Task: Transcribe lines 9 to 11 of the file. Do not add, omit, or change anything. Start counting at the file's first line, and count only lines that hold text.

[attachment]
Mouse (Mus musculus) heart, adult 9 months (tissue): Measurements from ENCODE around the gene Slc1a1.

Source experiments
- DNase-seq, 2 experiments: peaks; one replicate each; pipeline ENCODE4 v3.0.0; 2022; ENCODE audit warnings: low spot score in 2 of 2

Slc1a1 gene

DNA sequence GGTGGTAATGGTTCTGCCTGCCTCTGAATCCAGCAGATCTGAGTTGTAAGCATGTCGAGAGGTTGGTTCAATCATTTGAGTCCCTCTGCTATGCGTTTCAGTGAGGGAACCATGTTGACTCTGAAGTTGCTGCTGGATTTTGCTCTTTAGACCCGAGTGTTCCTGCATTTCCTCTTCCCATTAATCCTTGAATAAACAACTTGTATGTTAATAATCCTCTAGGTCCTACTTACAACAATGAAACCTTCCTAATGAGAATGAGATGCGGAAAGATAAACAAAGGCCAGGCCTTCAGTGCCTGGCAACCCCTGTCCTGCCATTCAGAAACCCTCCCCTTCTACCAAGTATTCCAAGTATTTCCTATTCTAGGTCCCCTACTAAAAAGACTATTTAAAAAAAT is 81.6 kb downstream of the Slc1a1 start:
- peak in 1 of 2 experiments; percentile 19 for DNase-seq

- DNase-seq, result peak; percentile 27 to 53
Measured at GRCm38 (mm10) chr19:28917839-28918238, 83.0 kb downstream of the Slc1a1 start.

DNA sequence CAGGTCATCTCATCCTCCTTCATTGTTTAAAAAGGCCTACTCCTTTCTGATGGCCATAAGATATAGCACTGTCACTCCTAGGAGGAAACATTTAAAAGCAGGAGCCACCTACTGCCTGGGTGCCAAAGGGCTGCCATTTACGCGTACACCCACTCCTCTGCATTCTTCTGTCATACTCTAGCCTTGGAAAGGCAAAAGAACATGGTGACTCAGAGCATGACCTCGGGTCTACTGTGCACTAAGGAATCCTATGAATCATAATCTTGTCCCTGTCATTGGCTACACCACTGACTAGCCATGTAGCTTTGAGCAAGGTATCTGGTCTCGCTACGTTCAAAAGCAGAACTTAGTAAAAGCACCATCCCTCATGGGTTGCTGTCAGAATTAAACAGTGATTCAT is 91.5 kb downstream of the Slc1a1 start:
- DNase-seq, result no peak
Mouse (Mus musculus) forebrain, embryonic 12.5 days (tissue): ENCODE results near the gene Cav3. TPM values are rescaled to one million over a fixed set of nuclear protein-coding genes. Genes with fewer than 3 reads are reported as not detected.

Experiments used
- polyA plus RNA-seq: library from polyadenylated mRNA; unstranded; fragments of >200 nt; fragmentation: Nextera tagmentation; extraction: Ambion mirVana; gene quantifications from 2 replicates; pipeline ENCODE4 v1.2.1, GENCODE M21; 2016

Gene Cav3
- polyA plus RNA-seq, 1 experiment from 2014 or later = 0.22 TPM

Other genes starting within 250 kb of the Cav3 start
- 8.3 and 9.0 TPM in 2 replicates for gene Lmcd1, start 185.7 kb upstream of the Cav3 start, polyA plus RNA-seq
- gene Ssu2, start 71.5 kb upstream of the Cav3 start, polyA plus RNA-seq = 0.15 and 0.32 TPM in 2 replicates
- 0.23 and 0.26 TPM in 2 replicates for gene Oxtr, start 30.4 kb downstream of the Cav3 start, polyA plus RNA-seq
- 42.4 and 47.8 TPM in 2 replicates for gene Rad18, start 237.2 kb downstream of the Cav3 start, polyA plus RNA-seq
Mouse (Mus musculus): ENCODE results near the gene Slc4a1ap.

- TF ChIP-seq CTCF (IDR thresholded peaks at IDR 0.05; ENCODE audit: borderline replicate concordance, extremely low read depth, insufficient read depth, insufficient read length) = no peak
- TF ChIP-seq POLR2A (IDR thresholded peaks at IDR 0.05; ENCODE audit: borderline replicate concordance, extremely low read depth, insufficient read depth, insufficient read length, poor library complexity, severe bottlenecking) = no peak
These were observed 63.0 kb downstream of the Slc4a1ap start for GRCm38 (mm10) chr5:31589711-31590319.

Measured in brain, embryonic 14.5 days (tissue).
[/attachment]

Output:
DNA sequence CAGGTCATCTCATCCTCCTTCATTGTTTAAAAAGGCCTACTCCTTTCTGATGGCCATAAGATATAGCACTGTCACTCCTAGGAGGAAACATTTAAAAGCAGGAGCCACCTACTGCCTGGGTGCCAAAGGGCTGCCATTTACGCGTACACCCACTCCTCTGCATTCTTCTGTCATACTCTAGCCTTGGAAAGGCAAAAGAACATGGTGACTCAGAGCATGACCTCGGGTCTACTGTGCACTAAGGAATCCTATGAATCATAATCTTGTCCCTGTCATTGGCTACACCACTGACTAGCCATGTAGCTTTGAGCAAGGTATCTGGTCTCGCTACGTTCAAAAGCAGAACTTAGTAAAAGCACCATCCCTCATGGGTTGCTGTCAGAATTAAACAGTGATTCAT is 91.5 kb downstream of the Slc1a1 start:
- DNase-seq, result no peak
Mouse (Mus musculus) forebrain, embryonic 12.5 days (tissue): ENCODE results near the gene Cav3. TPM values are rescaled to one million over a fixed set of nuclear protein-coding genes. Genes with fewer than 3 reads are reported as not detected.